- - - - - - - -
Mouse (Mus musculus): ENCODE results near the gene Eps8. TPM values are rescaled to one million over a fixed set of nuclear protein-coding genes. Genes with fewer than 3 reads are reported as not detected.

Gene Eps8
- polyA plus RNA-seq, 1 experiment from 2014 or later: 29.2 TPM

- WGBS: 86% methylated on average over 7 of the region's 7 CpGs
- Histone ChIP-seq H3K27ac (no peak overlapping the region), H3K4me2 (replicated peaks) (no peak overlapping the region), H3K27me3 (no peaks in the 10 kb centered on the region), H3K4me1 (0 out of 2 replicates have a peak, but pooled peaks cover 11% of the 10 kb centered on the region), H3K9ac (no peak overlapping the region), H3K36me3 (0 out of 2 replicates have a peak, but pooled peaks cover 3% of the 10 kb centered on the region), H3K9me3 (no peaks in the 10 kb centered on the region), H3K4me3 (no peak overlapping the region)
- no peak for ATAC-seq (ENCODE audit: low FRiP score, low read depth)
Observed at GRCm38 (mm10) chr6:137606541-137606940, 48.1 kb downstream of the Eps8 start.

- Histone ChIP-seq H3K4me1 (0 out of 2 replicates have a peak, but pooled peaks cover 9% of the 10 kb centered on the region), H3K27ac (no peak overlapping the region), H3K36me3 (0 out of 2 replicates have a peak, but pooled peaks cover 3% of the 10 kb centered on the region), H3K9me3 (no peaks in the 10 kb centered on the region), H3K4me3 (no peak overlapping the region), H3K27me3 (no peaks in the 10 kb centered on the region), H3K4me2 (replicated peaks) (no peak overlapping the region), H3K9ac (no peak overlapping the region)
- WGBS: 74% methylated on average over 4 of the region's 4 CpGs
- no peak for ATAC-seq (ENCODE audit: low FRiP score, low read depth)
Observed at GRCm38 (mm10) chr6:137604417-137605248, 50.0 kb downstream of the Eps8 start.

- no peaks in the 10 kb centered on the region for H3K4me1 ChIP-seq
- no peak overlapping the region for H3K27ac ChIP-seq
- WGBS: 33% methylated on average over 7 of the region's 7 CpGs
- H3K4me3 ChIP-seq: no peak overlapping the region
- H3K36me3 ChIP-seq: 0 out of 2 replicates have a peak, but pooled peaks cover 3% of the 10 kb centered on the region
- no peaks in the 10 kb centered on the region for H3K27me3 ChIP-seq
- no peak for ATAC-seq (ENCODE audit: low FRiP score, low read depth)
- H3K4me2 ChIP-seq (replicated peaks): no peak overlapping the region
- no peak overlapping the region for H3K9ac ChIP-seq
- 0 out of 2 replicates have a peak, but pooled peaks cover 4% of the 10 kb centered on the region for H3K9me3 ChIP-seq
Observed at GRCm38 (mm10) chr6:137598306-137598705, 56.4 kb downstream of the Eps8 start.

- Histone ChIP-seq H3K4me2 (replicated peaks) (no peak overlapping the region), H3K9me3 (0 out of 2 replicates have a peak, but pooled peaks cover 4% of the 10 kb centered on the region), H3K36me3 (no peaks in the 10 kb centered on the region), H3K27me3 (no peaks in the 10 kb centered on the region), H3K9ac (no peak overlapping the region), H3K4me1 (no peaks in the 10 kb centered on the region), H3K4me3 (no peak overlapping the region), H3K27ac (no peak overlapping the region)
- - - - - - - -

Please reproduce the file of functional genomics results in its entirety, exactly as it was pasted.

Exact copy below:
Mouse (Mus musculus): ENCODE results near the gene Eps8. TPM values are rescaled to one million over a fixed set of nuclear protein-coding genes. Genes with fewer than 3 reads are reported as not detected.

Gene Eps8
- polyA plus RNA-seq, 1 experiment from 2014 or later: 29.2 TPM

- WGBS: 86% methylated on average over 7 of the region's 7 CpGs
- Histone ChIP-seq H3K27ac (no peak overlapping the region), H3K4me2 (replicated peaks) (no peak overlapping the region), H3K27me3 (no peaks in the 10 kb centered on the region), H3K4me1 (0 out of 2 replicates have a peak, but pooled peaks cover 11% of the 10 kb centered on the region), H3K9ac (no peak overlapping the region), H3K36me3 (0 out of 2 replicates have a peak, but pooled peaks cover 3% of the 10 kb centered on the region), H3K9me3 (no peaks in the 10 kb centered on the region), H3K4me3 (no peak overlapping the region)
- no peak for ATAC-seq (ENCODE audit: low FRiP score, low read depth)
Observed at GRCm38 (mm10) chr6:137606541-137606940, 48.1 kb downstream of the Eps8 start.

- Histone ChIP-seq H3K4me1 (0 out of 2 replicates have a peak, but pooled peaks cover 9% of the 10 kb centered on the region), H3K27ac (no peak overlapping the region), H3K36me3 (0 out of 2 replicates have a peak, but pooled peaks cover 3% of the 10 kb centered on the region), H3K9me3 (no peaks in the 10 kb centered on the region), H3K4me3 (no peak overlapping the region), H3K27me3 (no peaks in the 10 kb centered on the region), H3K4me2 (replicated peaks) (no peak overlapping the region), H3K9ac (no peak overlapping the region)
- WGBS: 74% methylated on average over 4 of the region's 4 CpGs
- no peak for ATAC-seq (ENCODE audit: low FRiP score, low read depth)
Observed at GRCm38 (mm10) chr6:137604417-137605248, 50.0 kb downstream of the Eps8 start.

- no peaks in the 10 kb centered on the region for H3K4me1 ChIP-seq
- no peak overlapping the region for H3K27ac ChIP-seq
- WGBS: 33% methylated on average over 7 of the region's 7 CpGs
- H3K4me3 ChIP-seq: no peak overlapping the region
- H3K36me3 ChIP-seq: 0 out of 2 replicates have a peak, but pooled peaks cover 3% of the 10 kb centered on the region
- no peaks in the 10 kb centered on the region for H3K27me3 ChIP-seq
- no peak for ATAC-seq (ENCODE audit: low FRiP score, low read depth)
- H3K4me2 ChIP-seq (replicated peaks): no peak overlapping the region
- no peak overlapping the region for H3K9ac ChIP-seq
- 0 out of 2 replicates have a peak, but pooled peaks cover 4% of the 10 kb centered on the region for H3K9me3 ChIP-seq
Observed at GRCm38 (mm10) chr6:137598306-137598705, 56.4 kb downstream of the Eps8 start.

- Histone ChIP-seq H3K4me2 (replicated peaks) (no peak overlapping the region), H3K9me3 (0 out of 2 replicates have a peak, but pooled peaks cover 4% of the 10 kb centered on the region), H3K36me3 (no peaks in the 10 kb centered on the region), H3K27me3 (no peaks in the 10 kb centered on the region), H3K9ac (no peak overlapping the region), H3K4me1 (no peaks in the 10 kb centered on the region), H3K4me3 (no peak overlapping the region), H3K27ac (no peak overlapping the region)